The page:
It would bestow wasteful spending on rich and poor alike.
All 92 Indiana counties have been declared an agricultural disaster area as the worst drought to hit the United States in decades continues. The need for disaster relief has never been greater. But, well, our senators and representatives skipped out of Washington for the campaign season without passing the reauthorization of the farm bill, which includes disaster relief.
Hoosier candidates such as Republican Richard Mourdock in the U.S. Senate race and Democrat John Gregg in the gubernatorial race are right that the failure is a disgrace. But urging their opponents – Democrat U.S. Rep. Joe Donnelly and GOP U.S. Rep Mike Pence – to return to Washington to “do something” is mere political posturing. The reasons for the gridlock over the farm bill haven’t gone away and aren’t likely to so close to an election.
In an effort to help farmers despite the lack of a bill, the House passed an emergency $383 million relief measure. But it stalled in the Senate because of members who, in the words of the National Review, “are holding the Midwest hostage in the name of passing a $1 trillion big-government goodie bag laden with useless subsidies and unprecedented welfare spending.”
Conservatives who deplore wasteful spending can find plenty to deplore in the Senate bill, with Congress dispensing its largesse to both the well-off and the needy:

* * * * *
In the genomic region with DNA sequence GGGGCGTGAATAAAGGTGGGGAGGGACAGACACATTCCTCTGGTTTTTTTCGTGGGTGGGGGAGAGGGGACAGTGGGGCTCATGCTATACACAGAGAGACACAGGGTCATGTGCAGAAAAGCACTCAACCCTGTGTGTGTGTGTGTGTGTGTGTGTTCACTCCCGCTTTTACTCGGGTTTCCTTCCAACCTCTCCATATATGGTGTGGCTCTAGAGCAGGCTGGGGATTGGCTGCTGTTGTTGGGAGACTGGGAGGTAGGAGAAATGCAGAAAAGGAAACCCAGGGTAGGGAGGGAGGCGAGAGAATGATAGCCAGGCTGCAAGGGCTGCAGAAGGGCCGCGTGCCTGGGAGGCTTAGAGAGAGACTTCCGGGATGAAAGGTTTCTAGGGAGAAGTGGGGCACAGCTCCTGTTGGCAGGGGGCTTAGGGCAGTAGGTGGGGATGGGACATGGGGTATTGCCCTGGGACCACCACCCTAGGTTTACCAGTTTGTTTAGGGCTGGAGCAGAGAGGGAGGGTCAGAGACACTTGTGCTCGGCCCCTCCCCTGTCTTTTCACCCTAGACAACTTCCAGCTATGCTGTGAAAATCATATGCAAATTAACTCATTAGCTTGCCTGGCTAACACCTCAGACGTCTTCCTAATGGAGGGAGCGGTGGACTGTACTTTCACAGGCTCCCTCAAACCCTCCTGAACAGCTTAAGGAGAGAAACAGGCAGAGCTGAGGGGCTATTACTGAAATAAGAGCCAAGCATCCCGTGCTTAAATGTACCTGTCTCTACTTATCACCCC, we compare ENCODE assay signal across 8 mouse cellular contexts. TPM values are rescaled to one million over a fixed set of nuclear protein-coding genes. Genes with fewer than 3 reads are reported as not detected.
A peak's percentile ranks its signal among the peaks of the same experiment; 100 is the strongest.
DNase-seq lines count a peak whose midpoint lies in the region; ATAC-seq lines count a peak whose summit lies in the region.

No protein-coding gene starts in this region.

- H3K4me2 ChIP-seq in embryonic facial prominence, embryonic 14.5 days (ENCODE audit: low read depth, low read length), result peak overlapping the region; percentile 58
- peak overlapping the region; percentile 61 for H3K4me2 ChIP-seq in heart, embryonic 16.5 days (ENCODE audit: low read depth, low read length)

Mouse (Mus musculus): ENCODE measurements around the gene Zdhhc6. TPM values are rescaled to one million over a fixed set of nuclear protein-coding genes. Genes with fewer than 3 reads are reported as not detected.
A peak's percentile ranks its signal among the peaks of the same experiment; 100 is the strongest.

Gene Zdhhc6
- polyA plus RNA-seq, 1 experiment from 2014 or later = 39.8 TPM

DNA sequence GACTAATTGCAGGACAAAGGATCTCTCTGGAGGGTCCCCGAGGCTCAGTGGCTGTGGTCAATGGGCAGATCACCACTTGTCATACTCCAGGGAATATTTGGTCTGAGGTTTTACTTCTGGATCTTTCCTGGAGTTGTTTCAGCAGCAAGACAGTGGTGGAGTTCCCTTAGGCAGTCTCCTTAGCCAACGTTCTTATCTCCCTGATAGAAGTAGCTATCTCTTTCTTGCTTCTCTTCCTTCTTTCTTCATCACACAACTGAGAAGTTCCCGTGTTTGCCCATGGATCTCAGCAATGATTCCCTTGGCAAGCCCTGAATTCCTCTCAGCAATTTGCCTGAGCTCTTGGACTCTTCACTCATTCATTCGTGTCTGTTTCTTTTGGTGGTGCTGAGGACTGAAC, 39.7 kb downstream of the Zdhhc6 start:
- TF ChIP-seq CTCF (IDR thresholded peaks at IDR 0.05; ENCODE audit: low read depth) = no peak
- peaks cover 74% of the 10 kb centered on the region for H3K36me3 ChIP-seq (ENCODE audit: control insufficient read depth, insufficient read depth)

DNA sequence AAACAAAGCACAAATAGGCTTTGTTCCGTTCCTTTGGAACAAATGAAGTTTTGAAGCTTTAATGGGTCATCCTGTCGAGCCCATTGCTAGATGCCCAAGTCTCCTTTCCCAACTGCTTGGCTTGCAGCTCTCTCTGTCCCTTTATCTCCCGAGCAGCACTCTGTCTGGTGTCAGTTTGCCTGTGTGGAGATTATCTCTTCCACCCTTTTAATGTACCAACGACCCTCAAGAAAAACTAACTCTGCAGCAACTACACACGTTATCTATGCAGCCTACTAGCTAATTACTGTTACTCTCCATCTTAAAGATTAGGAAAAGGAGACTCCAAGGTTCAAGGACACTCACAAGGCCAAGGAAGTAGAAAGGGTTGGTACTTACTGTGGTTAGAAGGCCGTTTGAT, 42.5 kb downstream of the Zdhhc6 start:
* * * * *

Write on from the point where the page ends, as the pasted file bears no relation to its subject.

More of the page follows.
Support for agribusiness will continue and grow. Direct payments, meant to ease farmers toward a free market and set to end in 2002, never did stop. And the Senate proposes to move about $5 billion from those payments to a plan for protection against falling commodity prices that could end up costing even more.
More than $800 billion over 10 years will be spent on food stamps, which account for a whopping two-thirds of the Department of Agriculture’s budget. Food stamp rolls have rose from one in 50 Americans in the 1970s to one in seven today, mostly because of ever loosening eligibility standards. The number of participants has jumped from 30 million to 46 million just during this administration.
The farm bill is small potatoes when it comes to excessive, wasteful government spending. But it shows in microcosm the contours of the problem: Washington’s only answer for anything is to keep shoveling the money out, and nobody seems to know how to turn the process off.
Somebody should make it a project to take on reform of Washington’s relationship with agriculture – how about it, Mr. Mourdock? If lawmakers can make sense out of this one small piece of the puzzle, it might teach them something about the rest of it.